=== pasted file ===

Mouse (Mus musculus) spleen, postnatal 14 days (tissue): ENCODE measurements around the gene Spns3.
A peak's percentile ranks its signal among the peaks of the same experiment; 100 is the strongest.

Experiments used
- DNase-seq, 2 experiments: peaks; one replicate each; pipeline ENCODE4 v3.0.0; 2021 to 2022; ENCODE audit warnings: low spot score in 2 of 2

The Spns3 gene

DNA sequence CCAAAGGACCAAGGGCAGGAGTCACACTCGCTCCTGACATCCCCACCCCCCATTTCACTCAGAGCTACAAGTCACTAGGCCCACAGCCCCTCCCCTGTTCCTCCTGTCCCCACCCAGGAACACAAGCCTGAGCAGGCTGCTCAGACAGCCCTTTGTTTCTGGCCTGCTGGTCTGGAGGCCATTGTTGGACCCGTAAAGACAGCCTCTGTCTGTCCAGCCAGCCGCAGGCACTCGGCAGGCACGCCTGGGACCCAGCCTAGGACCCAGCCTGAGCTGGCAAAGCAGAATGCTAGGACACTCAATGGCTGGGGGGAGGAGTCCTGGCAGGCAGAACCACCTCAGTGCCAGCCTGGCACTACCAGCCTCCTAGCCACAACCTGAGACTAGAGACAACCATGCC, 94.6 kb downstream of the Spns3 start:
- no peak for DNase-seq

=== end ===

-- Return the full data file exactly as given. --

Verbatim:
Mouse (Mus musculus) spleen, postnatal 14 days (tissue): ENCODE measurements around the gene Spns3.
A peak's percentile ranks its signal among the peaks of the same experiment; 100 is the strongest.

Experiments used
- DNase-seq, 2 experiments: peaks; one replicate each; pipeline ENCODE4 v3.0.0; 2021 to 2022; ENCODE audit warnings: low spot score in 2 of 2

The Spns3 gene

DNA sequence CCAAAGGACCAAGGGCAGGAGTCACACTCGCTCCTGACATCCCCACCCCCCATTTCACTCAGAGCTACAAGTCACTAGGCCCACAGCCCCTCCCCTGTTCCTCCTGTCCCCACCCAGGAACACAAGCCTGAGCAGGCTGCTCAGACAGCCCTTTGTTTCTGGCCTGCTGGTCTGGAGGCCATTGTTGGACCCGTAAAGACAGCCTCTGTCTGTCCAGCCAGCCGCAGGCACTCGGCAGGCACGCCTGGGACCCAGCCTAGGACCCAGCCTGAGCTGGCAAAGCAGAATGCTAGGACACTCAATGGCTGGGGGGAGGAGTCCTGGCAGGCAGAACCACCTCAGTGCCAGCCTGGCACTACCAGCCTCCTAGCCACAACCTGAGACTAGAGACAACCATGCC, 94.6 kb downstream of the Spns3 start:
- no peak for DNase-seq